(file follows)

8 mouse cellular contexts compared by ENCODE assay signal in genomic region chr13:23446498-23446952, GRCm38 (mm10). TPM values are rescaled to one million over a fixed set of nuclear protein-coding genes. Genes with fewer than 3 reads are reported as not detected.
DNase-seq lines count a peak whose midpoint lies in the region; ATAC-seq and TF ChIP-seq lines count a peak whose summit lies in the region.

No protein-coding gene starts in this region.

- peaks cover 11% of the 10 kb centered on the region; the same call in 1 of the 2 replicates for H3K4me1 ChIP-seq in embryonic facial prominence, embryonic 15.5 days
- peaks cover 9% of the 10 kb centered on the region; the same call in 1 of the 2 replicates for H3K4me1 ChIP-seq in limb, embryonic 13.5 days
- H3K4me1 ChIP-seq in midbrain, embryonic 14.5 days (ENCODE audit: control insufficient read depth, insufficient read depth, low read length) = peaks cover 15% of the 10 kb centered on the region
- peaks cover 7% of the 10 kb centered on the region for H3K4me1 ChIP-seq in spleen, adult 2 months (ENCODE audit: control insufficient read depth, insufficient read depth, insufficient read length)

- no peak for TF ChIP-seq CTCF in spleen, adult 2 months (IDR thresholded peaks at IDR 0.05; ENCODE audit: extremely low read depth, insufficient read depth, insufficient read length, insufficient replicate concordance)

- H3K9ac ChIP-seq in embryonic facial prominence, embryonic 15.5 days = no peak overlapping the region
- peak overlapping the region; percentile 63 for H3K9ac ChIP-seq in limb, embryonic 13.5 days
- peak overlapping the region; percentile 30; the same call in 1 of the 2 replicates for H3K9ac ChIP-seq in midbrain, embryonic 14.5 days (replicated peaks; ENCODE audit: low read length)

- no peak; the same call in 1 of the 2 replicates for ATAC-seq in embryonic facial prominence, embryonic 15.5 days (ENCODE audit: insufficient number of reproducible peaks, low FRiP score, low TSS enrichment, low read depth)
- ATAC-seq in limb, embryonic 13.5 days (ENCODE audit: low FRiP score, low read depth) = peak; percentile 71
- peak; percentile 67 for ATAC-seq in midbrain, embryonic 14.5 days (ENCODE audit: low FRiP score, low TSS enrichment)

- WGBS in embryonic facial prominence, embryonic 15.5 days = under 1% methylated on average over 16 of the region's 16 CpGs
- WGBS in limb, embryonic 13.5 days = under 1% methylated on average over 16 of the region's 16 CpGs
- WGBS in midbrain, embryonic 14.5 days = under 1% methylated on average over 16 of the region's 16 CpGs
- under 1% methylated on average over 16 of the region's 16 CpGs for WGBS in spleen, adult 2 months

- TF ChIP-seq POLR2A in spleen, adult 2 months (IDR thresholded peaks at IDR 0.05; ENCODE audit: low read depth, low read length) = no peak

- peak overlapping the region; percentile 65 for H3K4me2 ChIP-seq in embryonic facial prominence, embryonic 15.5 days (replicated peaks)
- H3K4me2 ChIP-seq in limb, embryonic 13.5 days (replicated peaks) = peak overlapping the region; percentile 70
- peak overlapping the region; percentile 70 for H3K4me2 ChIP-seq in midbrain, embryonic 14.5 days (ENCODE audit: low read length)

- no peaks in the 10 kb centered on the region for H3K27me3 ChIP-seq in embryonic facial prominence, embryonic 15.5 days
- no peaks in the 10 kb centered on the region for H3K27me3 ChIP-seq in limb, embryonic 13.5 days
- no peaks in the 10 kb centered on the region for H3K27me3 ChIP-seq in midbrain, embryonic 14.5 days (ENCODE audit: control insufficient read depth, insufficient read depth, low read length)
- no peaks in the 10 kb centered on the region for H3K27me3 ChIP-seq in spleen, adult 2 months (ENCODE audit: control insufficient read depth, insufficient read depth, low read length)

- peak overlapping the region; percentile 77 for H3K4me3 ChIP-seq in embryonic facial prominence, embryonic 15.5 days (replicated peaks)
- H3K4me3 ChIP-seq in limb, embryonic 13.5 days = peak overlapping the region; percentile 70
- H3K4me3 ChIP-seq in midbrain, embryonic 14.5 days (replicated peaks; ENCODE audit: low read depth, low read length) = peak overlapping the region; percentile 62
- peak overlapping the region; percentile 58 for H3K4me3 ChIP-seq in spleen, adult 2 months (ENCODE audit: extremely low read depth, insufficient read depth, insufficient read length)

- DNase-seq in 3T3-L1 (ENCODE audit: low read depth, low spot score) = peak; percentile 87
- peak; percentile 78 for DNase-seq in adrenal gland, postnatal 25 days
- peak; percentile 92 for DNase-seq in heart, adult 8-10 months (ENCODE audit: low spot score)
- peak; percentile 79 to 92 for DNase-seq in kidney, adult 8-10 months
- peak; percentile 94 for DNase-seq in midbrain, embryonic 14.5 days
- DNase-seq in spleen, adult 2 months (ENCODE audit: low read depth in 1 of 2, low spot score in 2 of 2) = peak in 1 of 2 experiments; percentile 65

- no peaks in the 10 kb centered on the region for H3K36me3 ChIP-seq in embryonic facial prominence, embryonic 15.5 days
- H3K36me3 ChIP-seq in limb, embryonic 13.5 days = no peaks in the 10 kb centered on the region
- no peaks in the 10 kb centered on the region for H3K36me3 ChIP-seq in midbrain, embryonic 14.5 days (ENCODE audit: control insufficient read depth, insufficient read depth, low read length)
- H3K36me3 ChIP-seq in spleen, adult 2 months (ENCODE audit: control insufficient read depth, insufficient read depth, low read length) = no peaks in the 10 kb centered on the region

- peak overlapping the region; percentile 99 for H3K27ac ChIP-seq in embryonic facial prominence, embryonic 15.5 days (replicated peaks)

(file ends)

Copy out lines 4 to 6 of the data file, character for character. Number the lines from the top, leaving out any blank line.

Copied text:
- peaks cover 11% of the 10 kb centered on the region; the same call in 1 of the 2 replicates for H3K4me1 ChIP-seq in embryonic facial prominence, embryonic 15.5 days
- peaks cover 9% of the 10 kb centered on the region; the same call in 1 of the 2 replicates for H3K4me1 ChIP-seq in limb, embryonic 13.5 days
- H3K4me1 ChIP-seq in midbrain, embryonic 14.5 days (ENCODE audit: control insufficient read depth, insufficient read depth, low read length) = peaks cover 15% of the 10 kb centered on the region